Stress imaging tests cost approximately $1,000 each, and are used to measure blood flow to the heart and help determine how well the heart is working at rest and during exercise. The American College of Cardiology recommends that patients have the test administered two years after having a stent inserted, five years after bypass surgery, and sooner if a patient has chest pains or trouble breathing.
There has been a shift in recent years from hospital-based to office-based testing with more of the stress imaging tests being performed in doctors’ offices, instead of hospitals, as doctors purchase the equipment to do testing in their offices. Although cardiac stress testing performed in the office may result in quicker and more effect diagnosis, concerns have been raised about whether these tests will be overused in patients.
This issue is at the heart of the emerging litigation over Bracco Diagnostic’s CardioGen 82 imaging equipment, an office-based diagnostic machine for PET imaging that malfunctioned and led to the over-radiation of a number of heart patients around the country last year. Use of the PET imaging devices in cardiology offices around the country was suspended on July 26, 2011, by the FDA.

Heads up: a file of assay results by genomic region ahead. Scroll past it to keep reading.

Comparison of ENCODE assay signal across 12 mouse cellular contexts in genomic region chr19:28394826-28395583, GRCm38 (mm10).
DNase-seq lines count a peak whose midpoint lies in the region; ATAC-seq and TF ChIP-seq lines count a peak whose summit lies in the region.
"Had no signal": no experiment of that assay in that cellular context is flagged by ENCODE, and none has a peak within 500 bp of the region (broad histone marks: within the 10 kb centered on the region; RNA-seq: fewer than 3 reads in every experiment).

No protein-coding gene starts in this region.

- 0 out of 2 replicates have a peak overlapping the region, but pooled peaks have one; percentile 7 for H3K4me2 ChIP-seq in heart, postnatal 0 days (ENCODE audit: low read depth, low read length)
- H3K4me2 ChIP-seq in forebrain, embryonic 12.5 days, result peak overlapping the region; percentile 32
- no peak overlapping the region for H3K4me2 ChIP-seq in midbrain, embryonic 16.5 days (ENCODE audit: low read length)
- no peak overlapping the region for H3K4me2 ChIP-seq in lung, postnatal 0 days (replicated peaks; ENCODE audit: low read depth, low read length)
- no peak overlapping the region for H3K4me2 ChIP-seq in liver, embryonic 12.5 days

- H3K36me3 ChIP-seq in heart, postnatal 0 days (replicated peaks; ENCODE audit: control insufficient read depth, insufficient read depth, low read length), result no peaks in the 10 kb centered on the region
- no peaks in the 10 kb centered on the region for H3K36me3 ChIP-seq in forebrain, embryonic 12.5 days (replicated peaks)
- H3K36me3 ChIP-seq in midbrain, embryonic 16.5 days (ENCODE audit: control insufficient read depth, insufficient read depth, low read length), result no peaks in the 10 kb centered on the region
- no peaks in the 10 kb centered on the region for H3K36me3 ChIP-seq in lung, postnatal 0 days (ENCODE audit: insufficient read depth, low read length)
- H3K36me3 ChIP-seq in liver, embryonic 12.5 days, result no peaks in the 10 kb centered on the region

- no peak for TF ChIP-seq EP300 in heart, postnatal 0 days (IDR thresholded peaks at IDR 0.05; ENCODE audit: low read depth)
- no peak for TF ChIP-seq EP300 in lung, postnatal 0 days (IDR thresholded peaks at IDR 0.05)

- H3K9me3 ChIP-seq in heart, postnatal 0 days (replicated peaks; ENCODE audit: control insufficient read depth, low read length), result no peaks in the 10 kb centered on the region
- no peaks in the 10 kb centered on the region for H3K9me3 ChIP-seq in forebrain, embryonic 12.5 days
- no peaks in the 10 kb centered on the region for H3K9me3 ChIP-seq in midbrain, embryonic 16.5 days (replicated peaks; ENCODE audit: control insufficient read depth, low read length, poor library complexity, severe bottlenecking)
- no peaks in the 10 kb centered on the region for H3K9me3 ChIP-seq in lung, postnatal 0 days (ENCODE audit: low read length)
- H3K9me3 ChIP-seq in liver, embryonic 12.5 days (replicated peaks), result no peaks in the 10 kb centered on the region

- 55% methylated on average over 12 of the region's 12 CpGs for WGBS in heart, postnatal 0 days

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There is a wide variation in whether a doctor prescribes a stress test where patients have no symptoms of coronary disease, at least according to a study by Dr. Shah published in the Journal of the American Medical Association (JAMA) in November of 2011. This researcher found that physicians who own equipment needed to administer a stress test ordered the test in 10% of their cases, while physicians who did not own the diagnostic equipment ordered these expensive tests in only 4.2% of their cases, suggesting the potential influence of a financial incentive in clinical decision-making. The rate of stress testing was highest among physicians who billed for both technical and professional fees (12.6%), followed by those who billed for professional fees only (8.8 %) and those who billed for neither (5 %).
This data suggests the need for broader application of the American College of Cardiology’s clinical guidelines to minimize the possible influence of financial incentives on the decision to perform cardiac stress testing on patients. Dr. Shah suggests that patients should ask their doctors about the purpose of each test and how it will help guide their treatment decisions.
As is always the case, informed patients receive better care at a lower cost and with greater efficiency by asking critical questions and taking charge of their healthcare decision making.